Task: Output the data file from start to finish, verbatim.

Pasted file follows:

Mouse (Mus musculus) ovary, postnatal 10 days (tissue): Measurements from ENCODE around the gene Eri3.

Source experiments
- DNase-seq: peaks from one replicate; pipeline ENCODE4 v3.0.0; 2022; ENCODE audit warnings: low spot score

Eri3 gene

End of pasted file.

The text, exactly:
Mouse (Mus musculus) ovary, postnatal 10 days (tissue): Measurements from ENCODE around the gene Eri3.

Source experiments
- DNase-seq: peaks from one replicate; pipeline ENCODE4 v3.0.0; 2022; ENCODE audit warnings: low spot score

Eri3 gene